City Points Way For Clean-Elections Push

Joshua Mamis Photo U.S. Reps. Rosa DeLauro and Maryland’s John Sarbanes were top-billed for a roundtable discussion on “New Approaches to Fighting Big Money in Politics.” But New Haven, and Connecticut, nearly stole the show.

On a federal level, the panel agreed, our democracy is broken. Industry lobbyists write legislation. Candidates understand that if they happen to take certain policy positions, cash—and lots of it—will flow into their coffers. The Supreme Court’s Citizens United decision opened the floodgate of big-money donors influencing the electoral process, and therefore public policy.

Sarbanes (at left in photo) is the author of legislation aimed at countering the impact of Citizens United. He’s crusading across the country to sell his “Government By the People Act,” which would create public financing for federal elections. DeLauro (second from left), a co-signer and New Haven’s U.S representative, is currently on her own crusade, opposing the Obama administration’s quest for fast-track authority for a trade agreement known as the Trans-Pacific Partnership (TPP).

The two causes are related, she said: Campaign cash is used to gain influence that has resulted in 86 percent of the 600 people at the TPP negotiating table representing corporations or industry associations.

Two other members of the panel, which convened Monday night in Yale’s Linsly Chittenden Hall, made a case that New Haven specifically, and the Nutmeg state generally, are national models for countering the influence of political action committees (PACs) with effective pubic financing of elections. The clean election reforms were sparked by the state’s reputation as “Currupt-icut.” The state got that infamous moniker after John Rowland’s pay-to-play scandal, as well as similar quid pro quo scandals in several cities around the state.

New Haven is the only city in the state to have set up public financing, noted Jared Milfred (at left in photo), the chair of the New Haven Democracy Fund. The Fund matches donations up to $25 for mayoral candidates who agree to spending limits. The Fund, he noted, has been a success: It has provided public financing for seven mayoral campaigns since 2007. It has reduced the need for constant fundraising, and encourages candidates, who are working to raise money through small donations, to communicate with people in their neighborhoods—increasingly so in low-income and minority areas where voters have historically been removed from the electoral process.

In addition, he said, the fund required that donor contributions be recorded digitally to make it easier for citizens to research campaign contributions.

Milfred called campaign finance reform “the most important issue of our time.” Nothing will change, he said, “unless we get the distortive power of money out of politics.”

“Municipal campaign finance reform,” said Milfred, “can spur national change.”

State Rep. Matt Lesser (in photo) of Middletown made a similar case for Connecticut’s Citizens’ Election Program. Connecticut candidates can qualify to access public funding by raising a threshold amount in small-dollar contributions from $5 to $100. For a state Senate race, candidates must raise $15,000. For the House, $5,000.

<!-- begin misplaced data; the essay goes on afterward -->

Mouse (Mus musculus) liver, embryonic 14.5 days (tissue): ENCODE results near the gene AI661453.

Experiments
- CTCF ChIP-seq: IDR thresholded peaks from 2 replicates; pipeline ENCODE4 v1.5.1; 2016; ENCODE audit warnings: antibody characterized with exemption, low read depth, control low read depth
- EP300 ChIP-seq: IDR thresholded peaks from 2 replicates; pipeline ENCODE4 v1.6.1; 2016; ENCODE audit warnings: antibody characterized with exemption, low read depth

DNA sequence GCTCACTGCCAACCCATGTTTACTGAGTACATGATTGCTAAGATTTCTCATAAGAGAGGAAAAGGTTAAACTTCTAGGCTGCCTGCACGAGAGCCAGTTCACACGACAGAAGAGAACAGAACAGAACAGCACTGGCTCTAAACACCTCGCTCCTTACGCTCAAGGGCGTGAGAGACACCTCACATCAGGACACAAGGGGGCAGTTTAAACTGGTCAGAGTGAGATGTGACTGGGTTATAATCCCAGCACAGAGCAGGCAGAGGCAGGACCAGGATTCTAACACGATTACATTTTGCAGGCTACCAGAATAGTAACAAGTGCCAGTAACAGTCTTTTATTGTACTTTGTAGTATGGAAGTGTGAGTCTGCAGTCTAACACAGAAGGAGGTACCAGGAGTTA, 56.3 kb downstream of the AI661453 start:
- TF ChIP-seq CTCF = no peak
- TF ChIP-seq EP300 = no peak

Lesser, who said that the public funding mechanism helped him win his campaign against an incumbent Republican, said that, “Our system of campaign finance reform has changed everything.”

It is helping to bring new candidates into politics, he said, and therefore, “forces [incumbent] candidates to take races seriously.”

The law, he said, is party-blind, and benefits Republican, Democratic, and third party candidates.

Lesser described how access to public funds helped give lawmakers the support they needed to stand up to the beer distributors’ lobby. His example: the bottle law. When originally passed it allowed liquor stores to keep the “nickels” from un-returned bottles. Year after year, attempts to reclaim these funds on behalf of taxpayers failed. Finally, enough lawmakers were untethered from the need to raise their own campaign cash to pass a bill that captured those nickels for the state.

Sarbanes’ The Government By the People Act would take some of the elements in place in Connecticut and apply the strategy to federal races.

Sarbanes said his bill would multiply the impact of small-dollar donations by matching their contributions of $150 or less to a Congressional candidate who forgoes traditional PAC money. His bill would match some donations at a 6:1 rate, turning a $50 contribution into a $350 contribution. For candidates who agree to take only small-dollar donations, the $50 contribution can become a $500 contribution – matched at a rate of $9 to $1.

The potential for this trigger, he said, is the power of the house party. Twenty guests with $50 donations each suddenly becomes 20 guests contributing $500 each—for a total haul of $10,000. These voters would suddenly have the ear of the candidate, on a par with most lobbyists.

The Maryland congressman’s bill also includes a provision for countering late-campaign big-money attack ads that have proliferated in the wake of the Citizens United decision. Citizen-funded candidates who raise at least $50,000 in additional small-dollar donations within the 60-day “home stretch” of the general election would be eligible for additional resources.

The cost? Sarbanes said that it would “scale up” after 10 years to an average of $500 million per year. He believes that the reform is cost-saving to the taxpayer. He envisions that it will empower lawmakers to reduce corporate welfare and close industry loopholes and tax breaks that cost the federal government big money. “It’s an investment well worth making,” he said.

DeLauro spelled out some of the other costs of the impact of big money in politics in her remarks, not all of which necessarily appear on the budget ledger.